“How are we building a world where our current work is no longer needed and young people have the tools, Ressources, and support to do this work themselves?" - Monsieur. Nadeem

Public vs. Private

How might SRH services be similar or different for young people based on whether they are accessing public or private services? (click to expand)

SP. Castelano discussed how there is a wide difference, especially for those who identify as LGBTQIA. In the Philippines, not all transgender people have the privilege of private care. toutefois, sometimes, initiatives led by community-based organizations and NGOs can be better than private services.

Monsieur. King added that, in Jamaica, if one identifies as LGBTQIA, their access to health care is based primarily on their socioeconomic background. Those from higher socioeconomic backgrounds can often access good care, but those from lower socioeconomic backgrounds will not be able to receive the best care. parfois, people are not given care at all depending on their identity. His organization is trying to increase inclusivity and the ability for everyone to access the same level of quality care regardless of who they are and what they can afford.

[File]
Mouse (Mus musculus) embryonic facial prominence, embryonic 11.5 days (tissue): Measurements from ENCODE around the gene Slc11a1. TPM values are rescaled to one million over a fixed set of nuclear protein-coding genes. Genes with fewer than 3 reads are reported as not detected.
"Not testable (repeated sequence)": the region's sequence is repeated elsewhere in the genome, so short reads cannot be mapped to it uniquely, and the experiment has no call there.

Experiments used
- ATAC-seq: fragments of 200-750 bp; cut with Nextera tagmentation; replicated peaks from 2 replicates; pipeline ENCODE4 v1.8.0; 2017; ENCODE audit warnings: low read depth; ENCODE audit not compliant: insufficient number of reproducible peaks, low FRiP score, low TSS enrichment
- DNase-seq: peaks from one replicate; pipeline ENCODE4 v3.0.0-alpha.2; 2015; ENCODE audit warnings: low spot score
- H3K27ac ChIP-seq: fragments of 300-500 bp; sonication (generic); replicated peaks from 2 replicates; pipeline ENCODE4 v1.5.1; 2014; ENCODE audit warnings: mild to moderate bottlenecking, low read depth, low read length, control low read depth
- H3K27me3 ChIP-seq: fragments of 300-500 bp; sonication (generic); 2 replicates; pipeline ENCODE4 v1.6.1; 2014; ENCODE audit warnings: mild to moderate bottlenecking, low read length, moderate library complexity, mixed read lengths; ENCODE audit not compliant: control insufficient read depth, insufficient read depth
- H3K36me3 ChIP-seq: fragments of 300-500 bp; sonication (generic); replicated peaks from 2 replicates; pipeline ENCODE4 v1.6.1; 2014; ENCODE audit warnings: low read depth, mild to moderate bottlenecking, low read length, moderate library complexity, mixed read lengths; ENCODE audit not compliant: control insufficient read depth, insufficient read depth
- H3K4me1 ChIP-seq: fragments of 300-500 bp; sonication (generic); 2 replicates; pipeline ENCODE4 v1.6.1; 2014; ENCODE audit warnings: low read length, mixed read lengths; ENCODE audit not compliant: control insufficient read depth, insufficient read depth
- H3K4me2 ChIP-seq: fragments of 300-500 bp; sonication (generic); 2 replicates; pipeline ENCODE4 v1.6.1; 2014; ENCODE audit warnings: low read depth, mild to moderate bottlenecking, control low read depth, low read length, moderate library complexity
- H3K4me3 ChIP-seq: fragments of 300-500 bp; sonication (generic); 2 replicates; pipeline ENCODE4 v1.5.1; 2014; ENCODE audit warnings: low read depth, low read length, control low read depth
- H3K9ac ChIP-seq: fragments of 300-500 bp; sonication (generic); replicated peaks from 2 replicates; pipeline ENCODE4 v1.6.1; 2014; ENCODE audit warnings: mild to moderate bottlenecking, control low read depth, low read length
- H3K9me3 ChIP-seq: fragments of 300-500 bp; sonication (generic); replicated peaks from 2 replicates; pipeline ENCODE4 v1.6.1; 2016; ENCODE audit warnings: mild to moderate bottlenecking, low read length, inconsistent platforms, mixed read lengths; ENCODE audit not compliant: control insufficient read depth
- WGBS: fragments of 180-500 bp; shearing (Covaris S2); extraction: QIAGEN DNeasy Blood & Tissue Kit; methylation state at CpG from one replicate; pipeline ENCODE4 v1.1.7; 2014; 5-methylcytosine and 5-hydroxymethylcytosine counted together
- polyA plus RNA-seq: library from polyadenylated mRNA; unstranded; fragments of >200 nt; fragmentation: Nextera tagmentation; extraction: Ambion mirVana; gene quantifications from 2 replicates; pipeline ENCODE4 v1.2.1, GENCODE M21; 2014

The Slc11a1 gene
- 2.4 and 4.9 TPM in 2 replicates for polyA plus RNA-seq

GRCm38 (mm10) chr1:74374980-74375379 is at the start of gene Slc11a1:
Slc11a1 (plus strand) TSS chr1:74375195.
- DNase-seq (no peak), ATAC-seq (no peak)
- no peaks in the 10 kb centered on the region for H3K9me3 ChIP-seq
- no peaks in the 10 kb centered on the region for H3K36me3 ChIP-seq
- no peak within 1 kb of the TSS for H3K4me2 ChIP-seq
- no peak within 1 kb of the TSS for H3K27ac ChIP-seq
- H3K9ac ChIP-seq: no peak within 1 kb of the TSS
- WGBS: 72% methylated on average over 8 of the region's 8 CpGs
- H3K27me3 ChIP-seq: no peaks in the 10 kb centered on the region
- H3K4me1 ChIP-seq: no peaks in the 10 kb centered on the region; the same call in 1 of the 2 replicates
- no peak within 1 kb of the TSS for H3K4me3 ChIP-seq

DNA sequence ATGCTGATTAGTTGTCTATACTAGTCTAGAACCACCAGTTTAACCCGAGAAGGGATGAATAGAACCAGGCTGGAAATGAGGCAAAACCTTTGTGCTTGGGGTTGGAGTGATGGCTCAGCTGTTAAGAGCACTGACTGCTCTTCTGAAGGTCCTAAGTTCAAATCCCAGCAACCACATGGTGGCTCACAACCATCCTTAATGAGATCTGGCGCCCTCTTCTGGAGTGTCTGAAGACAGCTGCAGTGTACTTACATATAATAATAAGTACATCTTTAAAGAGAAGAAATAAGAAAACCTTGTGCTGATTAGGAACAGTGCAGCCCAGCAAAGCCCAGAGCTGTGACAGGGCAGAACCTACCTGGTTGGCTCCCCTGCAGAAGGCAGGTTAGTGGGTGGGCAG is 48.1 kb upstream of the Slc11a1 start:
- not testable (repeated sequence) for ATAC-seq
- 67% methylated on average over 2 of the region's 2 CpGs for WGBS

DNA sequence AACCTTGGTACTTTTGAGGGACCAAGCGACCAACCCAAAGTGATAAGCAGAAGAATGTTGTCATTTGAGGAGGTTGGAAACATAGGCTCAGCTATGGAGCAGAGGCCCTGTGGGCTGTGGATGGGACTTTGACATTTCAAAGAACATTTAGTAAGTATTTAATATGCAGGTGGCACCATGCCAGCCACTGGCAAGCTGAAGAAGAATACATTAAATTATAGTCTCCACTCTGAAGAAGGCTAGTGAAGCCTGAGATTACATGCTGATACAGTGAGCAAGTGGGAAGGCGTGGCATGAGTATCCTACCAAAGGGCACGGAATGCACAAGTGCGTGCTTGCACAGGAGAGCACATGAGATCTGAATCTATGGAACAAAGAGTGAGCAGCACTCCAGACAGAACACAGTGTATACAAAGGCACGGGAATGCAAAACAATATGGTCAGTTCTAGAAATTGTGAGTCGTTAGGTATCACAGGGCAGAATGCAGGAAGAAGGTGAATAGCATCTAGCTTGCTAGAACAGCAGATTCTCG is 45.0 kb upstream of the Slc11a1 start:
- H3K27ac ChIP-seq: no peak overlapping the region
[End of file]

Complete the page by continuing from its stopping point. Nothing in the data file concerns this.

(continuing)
Regarde maintenant: 42:30

Participants discussed disparities in access to public and private services that LGBTQIA young people face.

Those from higher socioeconomic backgrounds can often access good care, but those from lower socioeconomic backgrounds will not be able to receive the best care.- Monsieur. King

Sexual Health Education

What is sexual health education like in the context in which you work, and what are some of the challenges that have been identified in trying to make inclusive sexual health education and ensuring security for LGBTQIA youth in this work? (click to expand)